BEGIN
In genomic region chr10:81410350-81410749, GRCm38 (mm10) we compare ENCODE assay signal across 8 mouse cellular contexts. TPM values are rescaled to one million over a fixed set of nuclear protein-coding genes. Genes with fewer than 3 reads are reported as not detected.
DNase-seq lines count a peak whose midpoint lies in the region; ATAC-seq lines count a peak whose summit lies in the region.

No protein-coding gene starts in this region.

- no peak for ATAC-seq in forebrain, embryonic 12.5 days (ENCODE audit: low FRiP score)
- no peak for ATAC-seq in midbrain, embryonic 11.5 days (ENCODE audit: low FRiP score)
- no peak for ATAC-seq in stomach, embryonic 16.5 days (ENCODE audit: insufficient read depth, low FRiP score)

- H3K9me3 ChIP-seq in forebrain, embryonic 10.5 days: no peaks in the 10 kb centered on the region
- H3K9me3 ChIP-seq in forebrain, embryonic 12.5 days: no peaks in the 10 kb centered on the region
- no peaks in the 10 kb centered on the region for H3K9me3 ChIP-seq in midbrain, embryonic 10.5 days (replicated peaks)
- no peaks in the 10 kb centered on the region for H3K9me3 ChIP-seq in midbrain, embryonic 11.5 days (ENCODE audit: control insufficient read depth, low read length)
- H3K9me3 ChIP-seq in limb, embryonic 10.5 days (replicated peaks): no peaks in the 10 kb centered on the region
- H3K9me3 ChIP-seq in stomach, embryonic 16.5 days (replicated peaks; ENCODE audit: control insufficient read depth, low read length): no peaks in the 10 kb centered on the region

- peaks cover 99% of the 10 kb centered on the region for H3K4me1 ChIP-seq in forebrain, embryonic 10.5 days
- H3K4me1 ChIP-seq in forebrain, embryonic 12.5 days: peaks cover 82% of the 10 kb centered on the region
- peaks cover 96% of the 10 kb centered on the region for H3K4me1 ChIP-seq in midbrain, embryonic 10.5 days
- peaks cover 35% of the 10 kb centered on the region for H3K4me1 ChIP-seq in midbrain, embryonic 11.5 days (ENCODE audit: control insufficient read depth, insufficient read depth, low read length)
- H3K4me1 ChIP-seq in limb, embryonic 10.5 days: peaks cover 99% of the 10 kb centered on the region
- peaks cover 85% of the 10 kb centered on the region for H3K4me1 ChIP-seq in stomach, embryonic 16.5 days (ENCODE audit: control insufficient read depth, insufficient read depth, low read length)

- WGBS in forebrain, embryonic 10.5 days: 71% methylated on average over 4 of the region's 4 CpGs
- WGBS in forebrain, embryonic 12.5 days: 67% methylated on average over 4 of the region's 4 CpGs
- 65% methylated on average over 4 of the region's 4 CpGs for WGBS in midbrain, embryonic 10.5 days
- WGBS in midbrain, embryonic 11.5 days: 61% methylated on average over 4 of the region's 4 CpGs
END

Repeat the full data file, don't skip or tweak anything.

In genomic region chr10:81410350-81410749, GRCm38 (mm10) we compare ENCODE assay signal across 8 mouse cellular contexts. TPM values are rescaled to one million over a fixed set of nuclear protein-coding genes. Genes with fewer than 3 reads are reported as not detected.
DNase-seq lines count a peak whose midpoint lies in the region; ATAC-seq lines count a peak whose summit lies in the region.

No protein-coding gene starts in this region.

- no peak for ATAC-seq in forebrain, embryonic 12.5 days (ENCODE audit: low FRiP score)
- no peak for ATAC-seq in midbrain, embryonic 11.5 days (ENCODE audit: low FRiP score)
- no peak for ATAC-seq in stomach, embryonic 16.5 days (ENCODE audit: insufficient read depth, low FRiP score)

- H3K9me3 ChIP-seq in forebrain, embryonic 10.5 days: no peaks in the 10 kb centered on the region
- H3K9me3 ChIP-seq in forebrain, embryonic 12.5 days: no peaks in the 10 kb centered on the region
- no peaks in the 10 kb centered on the region for H3K9me3 ChIP-seq in midbrain, embryonic 10.5 days (replicated peaks)
- no peaks in the 10 kb centered on the region for H3K9me3 ChIP-seq in midbrain, embryonic 11.5 days (ENCODE audit: control insufficient read depth, low read length)
- H3K9me3 ChIP-seq in limb, embryonic 10.5 days (replicated peaks): no peaks in the 10 kb centered on the region
- H3K9me3 ChIP-seq in stomach, embryonic 16.5 days (replicated peaks; ENCODE audit: control insufficient read depth, low read length): no peaks in the 10 kb centered on the region

- peaks cover 99% of the 10 kb centered on the region for H3K4me1 ChIP-seq in forebrain, embryonic 10.5 days
- H3K4me1 ChIP-seq in forebrain, embryonic 12.5 days: peaks cover 82% of the 10 kb centered on the region
- peaks cover 96% of the 10 kb centered on the region for H3K4me1 ChIP-seq in midbrain, embryonic 10.5 days
- peaks cover 35% of the 10 kb centered on the region for H3K4me1 ChIP-seq in midbrain, embryonic 11.5 days (ENCODE audit: control insufficient read depth, insufficient read depth, low read length)
- H3K4me1 ChIP-seq in limb, embryonic 10.5 days: peaks cover 99% of the 10 kb centered on the region
- peaks cover 85% of the 10 kb centered on the region for H3K4me1 ChIP-seq in stomach, embryonic 16.5 days (ENCODE audit: control insufficient read depth, insufficient read depth, low read length)

- WGBS in forebrain, embryonic 10.5 days: 71% methylated on average over 4 of the region's 4 CpGs
- WGBS in forebrain, embryonic 12.5 days: 67% methylated on average over 4 of the region's 4 CpGs
- 65% methylated on average over 4 of the region's 4 CpGs for WGBS in midbrain, embryonic 10.5 days
- WGBS in midbrain, embryonic 11.5 days: 61% methylated on average over 4 of the region's 4 CpGs